Dig deep enough through the eBay auction site, and you can still find Beanie Babies listed for hundreds of thousands of dollars. Nobody’s buying them at that price, but it’s a reminder that there was a moment in the not-so-distant past when the cheaply made stuffed animals fetched outrageous sums. The phenomenon, while it lasted, was fueled largely by the illusion of scarcity, as collectors chased what they believed to be limited numbers of the highly coveted critters.
Were they really so rare? “The Beanie Bubble” doesn’t have any particularly interesting insights into the craze, focusing instead on their inventor, disgraced self-made toy mogul Ty Warner, portrayed by Zach Galifianakis in one of the discomfort comedian’s most skin-crawling performances to date. Tonally, the movie walks a tricky line between easy-target satire and female-empowering corporate case study, falling into the overcrowded junk-culture nostalgia-porn category so recently represented by “Tetris,” “Air,” “BlackBerry” and “Flamin’ Hot.”
Because this is 2023 — as opposed to 1983 (when Warner conceived his namesake company, Ty) or 1993 (when Beanie Babies were introduced) — co-directors Kristin Gore and Damian Kulash, Jr. smartly construct the film around three women who were central to the operation. Gore, who based her script on Zac Bissonnette’s book, “The Great Beanie Baby Bubble: Mass Delusion and the Dark Side of Cute,” first introduces Robbie Jones (Elizabeth Banks), a neighbor of Ty’s who’s unhappily married and even more unhappily employed when he enlists her to join him in launching a line of ugly plush Himalayan cats. Banks is a bright, ambitious idea factory in her own right, which makes her smart casting to play the brains of the operation, while Galifianakis embodies her insecure friend/lover/boss as an easily distracted buffoon.
Next up is Maya Kumar (Geraldine Viswanathan), a teenage college student on track for med school who takes a minimum-wage gig at Ty and winds up pioneering the field of online marketing. It’s no coincidence that the beanie bonanza coincided with the mid-’90s adoption of the World Wide Web, as the film shows Maya (based on Lina Trivedi) trying to explain obvious-in-retrospect ideas like chatrooms and corporate websites to her idiot employer as he sits there slurping chocolate milk through a straw.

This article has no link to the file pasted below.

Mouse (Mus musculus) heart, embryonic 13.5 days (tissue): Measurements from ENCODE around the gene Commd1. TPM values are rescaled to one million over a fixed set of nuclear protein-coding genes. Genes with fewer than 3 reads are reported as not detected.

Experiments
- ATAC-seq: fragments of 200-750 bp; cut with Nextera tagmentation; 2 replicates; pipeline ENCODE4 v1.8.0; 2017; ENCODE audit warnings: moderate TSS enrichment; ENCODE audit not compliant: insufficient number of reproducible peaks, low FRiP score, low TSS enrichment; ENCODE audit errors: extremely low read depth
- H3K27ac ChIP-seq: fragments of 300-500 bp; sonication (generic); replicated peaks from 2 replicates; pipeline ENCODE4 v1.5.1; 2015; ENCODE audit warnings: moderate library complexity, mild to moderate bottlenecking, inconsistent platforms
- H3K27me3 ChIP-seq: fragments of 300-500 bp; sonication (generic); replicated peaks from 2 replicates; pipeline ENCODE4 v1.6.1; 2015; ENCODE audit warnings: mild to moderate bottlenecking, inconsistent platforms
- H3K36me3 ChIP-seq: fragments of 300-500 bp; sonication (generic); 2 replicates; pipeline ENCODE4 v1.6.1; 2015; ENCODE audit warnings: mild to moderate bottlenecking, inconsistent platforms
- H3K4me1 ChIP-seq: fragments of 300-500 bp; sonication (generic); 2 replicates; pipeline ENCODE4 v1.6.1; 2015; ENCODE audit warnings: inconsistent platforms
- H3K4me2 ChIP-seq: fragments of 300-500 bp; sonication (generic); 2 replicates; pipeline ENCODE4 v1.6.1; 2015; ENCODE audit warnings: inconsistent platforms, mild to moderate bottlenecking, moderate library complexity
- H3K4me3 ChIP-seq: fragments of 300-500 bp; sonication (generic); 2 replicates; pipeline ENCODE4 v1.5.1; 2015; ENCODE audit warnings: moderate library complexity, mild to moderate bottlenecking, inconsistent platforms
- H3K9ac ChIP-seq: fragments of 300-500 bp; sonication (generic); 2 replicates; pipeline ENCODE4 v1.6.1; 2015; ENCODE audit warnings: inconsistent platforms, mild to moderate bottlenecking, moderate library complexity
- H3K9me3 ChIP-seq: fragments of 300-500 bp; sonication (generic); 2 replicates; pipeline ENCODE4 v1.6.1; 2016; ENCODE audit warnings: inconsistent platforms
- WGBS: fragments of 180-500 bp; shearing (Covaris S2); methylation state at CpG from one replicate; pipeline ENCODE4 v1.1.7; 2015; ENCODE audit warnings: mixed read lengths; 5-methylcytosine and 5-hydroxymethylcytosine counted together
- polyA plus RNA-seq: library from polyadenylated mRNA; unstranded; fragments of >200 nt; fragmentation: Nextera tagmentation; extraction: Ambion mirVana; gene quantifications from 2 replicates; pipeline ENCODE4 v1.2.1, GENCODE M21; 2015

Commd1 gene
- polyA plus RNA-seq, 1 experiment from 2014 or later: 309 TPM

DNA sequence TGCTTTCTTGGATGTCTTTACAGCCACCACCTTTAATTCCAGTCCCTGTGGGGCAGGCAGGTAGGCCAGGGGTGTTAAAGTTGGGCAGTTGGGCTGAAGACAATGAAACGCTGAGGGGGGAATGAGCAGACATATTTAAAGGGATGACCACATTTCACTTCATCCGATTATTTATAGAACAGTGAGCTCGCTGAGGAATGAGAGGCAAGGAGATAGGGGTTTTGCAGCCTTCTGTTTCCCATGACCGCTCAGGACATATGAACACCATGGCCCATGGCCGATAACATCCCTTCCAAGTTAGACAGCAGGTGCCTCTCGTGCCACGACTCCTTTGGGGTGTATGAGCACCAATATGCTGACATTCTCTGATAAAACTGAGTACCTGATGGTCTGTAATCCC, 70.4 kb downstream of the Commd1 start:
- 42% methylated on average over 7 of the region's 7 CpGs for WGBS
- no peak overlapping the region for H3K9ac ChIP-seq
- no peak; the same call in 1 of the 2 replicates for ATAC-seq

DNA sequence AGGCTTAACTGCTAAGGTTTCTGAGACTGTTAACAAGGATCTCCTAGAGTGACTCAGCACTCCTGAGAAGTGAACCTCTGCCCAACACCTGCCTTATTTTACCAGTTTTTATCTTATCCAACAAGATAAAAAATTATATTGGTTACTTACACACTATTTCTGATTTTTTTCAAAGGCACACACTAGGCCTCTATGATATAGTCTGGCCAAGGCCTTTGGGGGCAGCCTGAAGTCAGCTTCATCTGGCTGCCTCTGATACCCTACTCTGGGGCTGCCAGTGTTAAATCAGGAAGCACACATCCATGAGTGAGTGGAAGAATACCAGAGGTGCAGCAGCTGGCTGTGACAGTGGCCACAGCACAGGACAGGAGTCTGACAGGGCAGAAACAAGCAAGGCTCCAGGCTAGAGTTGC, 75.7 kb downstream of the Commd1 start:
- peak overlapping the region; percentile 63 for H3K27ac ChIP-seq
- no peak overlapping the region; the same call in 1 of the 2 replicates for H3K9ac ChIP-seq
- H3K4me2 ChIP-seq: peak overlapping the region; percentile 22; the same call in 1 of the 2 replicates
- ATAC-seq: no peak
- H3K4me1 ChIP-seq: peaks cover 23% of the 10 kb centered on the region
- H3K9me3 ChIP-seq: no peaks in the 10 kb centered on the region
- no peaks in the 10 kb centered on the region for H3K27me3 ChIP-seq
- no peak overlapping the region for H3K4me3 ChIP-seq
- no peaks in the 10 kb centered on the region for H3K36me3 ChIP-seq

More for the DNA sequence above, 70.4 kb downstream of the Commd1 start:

Third and in many ways most interesting is Sheila Harper (Sarah Snook), a divorced single mom who gives Ty a piece of her mind when he shows up three hours late for their first meeting. It’s a business appointment, not a date, but he has the nerve to ask her out and the charm to win her over, endearing himself to her two daughters, Ava (Madison Johnson) and Maren (Delaney Quinn). Ty sends them a box of his toys, then picks their brains for ideas, which inspire the entire Beanie Baby line (smaller versions of certain animals that kids can fit in their backpacks) and several popular designs.
The movie opens with the amusing disclaimer, “There are parts of the truth you can’t make up. The rest, we did,” so you can never be too sure how much of the film is factual. The real Ty Warner eventually pled guilty to felony tax evasion, although that crime isn’t nearly as interesting as the charges leveled against him here. Repeatedly referring to face-lift operations (which the film makes little effort to depict), Galifianakis interprets the character as a cross between an unctuous narcissist and an overgrown glee club mascot — a broader and more off-putting version of the way Andrew Garfield portrayed Jim Bakker in “The Eyes of Tammy Faye.”
Ty’s not an easy personality to stomach, as the movie pokes fun at his fussy attention to certain details (he insisted that the Himalayan cats in the company’s lobby be brushed and tweezed) while portraying the executive as oblivious, tone deaf and sometimes downright cruel. It’s not a huge surprise that the CEO behind the folksy, heart-shaped tags turns out to be a jerk. More intriguing is the way that he never seems to understand what is making his invention so popular.
Ty keeps stressing the fact that the plastic-pellet-filled critters are “understuffed,” which makes them more posable. (“Understuffed” would be a good word for the movie as well, since it never quite justifies why this story deserves the feature-length treatment.) But the brand’s success was a result of so many other factors — including the red-hot secondary market, where collectors treated Beanies as legitimate investments for a time — nearly all of which he apparently sought to squash. Gore and Kulash open the film with a spectacular semi-trailer crash and wrap with the company’s slow implosion, uncovering a few surprising twists before the toy line eventually goes the way of most bubbles, from tulip fever to Tickle Me Elmo: so much worthless landfill fodder.